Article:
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Haha that would be neat. Am not that serious about tricking and not looking to get hurt. Takes one person to be just a bit late one time to do you in.

 

Last night I got a bit of time to trick. Worked on keeping the hand close. Was doing better but never landed one except for a one hand one.

 

Tried a reverse wake back. Those are kind of tough.

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@Edbrazil - I thought about this not long ago and a quick search came up with this this . Note the 125# breaking point on the connector at the bottom of the page. You would probably need some different pins for different skiers and certainly something lower than 125#. Not perfect, but its in the neighborhood and that was literally the first place I looked - so there is probably something much more suitable out there. I won't plan on using anything like this anytime soon but it is an interesting thought.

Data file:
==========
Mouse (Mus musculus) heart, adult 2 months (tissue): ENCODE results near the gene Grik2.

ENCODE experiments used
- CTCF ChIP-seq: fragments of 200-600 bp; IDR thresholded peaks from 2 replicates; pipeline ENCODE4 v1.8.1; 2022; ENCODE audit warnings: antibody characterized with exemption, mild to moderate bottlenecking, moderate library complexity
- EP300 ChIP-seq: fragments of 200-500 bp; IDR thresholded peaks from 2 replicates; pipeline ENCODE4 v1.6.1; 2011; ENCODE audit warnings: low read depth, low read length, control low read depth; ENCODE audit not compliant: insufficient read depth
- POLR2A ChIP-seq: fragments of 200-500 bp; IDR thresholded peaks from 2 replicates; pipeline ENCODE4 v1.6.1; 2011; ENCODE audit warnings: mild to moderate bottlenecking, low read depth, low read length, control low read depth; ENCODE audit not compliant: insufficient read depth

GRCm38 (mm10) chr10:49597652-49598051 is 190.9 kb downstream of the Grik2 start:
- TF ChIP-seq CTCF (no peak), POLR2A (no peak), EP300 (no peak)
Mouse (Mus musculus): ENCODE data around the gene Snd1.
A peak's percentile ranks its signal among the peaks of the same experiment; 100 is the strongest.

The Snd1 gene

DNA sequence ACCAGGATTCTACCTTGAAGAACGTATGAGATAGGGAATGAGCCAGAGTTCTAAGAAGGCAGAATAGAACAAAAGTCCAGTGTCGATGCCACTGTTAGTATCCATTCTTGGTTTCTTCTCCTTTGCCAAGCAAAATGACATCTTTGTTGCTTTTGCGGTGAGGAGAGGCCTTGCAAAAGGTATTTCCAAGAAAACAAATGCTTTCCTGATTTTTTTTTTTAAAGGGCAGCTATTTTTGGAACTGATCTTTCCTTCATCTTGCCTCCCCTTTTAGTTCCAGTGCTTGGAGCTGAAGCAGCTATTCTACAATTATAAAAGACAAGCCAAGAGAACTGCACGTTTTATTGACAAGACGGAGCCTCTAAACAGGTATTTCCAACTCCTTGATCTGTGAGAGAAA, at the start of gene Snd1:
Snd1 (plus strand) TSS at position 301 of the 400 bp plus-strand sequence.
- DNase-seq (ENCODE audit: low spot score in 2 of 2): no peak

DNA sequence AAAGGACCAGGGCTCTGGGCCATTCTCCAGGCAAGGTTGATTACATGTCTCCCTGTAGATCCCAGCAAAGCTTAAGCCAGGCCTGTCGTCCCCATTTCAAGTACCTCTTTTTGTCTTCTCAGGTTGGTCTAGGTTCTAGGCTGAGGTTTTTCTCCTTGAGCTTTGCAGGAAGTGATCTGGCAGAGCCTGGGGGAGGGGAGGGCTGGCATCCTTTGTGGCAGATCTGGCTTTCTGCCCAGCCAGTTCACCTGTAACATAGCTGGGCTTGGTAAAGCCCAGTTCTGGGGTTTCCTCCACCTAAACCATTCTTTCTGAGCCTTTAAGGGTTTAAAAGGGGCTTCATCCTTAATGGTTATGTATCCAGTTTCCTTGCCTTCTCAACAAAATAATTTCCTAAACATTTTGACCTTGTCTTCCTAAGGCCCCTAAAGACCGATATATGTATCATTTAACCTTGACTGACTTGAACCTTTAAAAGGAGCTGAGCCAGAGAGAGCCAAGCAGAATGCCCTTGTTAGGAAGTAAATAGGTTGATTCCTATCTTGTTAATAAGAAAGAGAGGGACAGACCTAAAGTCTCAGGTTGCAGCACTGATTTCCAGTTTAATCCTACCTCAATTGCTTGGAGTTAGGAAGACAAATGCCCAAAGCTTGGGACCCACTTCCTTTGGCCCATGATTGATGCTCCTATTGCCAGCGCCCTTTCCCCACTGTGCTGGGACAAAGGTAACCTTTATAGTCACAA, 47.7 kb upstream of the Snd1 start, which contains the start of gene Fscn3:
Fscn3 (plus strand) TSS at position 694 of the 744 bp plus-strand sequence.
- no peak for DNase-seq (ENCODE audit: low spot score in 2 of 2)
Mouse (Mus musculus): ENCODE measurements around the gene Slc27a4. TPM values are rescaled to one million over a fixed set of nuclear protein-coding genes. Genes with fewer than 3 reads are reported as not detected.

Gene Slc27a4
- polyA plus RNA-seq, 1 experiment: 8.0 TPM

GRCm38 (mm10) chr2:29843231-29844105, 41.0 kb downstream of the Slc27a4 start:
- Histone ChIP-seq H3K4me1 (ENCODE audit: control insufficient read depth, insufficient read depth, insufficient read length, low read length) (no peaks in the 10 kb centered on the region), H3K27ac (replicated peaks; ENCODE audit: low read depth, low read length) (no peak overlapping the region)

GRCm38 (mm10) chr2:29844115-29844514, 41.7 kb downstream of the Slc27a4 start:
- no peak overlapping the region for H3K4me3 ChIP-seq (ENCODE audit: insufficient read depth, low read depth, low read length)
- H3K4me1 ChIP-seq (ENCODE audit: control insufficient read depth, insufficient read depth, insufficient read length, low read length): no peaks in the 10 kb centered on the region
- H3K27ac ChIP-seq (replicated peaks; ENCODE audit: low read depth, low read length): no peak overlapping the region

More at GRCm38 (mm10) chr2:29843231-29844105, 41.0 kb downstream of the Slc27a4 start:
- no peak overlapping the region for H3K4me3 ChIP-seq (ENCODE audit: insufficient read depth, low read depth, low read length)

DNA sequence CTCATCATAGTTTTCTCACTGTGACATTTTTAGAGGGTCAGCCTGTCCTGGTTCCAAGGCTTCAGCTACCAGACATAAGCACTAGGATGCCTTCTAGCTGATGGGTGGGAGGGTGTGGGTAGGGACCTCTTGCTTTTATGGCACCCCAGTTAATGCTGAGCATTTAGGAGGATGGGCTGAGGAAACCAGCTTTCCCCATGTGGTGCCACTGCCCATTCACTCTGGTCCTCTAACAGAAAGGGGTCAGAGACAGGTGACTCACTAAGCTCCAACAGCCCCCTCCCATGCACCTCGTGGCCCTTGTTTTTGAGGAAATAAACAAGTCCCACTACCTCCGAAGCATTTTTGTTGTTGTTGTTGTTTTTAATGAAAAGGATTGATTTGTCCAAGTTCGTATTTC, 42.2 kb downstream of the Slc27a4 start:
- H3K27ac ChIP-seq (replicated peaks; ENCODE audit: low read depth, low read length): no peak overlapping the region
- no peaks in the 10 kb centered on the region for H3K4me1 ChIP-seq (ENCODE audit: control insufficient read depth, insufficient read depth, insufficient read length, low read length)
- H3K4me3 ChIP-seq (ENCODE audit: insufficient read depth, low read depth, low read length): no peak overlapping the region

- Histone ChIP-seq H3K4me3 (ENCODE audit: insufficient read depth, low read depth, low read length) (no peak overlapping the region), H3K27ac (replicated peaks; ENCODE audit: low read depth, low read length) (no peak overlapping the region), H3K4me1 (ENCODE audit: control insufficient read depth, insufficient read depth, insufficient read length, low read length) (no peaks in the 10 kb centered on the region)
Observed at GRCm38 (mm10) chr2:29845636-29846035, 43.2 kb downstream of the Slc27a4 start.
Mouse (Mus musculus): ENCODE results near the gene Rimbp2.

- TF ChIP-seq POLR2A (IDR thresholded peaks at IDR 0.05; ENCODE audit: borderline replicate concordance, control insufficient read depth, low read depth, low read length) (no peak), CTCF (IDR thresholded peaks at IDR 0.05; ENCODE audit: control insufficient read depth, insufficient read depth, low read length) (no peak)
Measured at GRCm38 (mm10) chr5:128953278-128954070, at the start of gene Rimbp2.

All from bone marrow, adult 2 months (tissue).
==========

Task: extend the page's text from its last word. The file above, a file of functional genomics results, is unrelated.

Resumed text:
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@lcgordon the Robbins release is pretty foolproof. My wife who doesn't ski at all has held it for my son and he has always released when he should. She isn't strong enough to hold him in if he goes down. I know I shouldn't do this but I sometimes pin for him by holding the rope under my foot. The rope just gets ripped out from under my foot when he falls.

 

Of course when I was a kid my Dad pinned for me by tying the release rope to the mirror and slapping it with his hand off the steering wheel when I fell.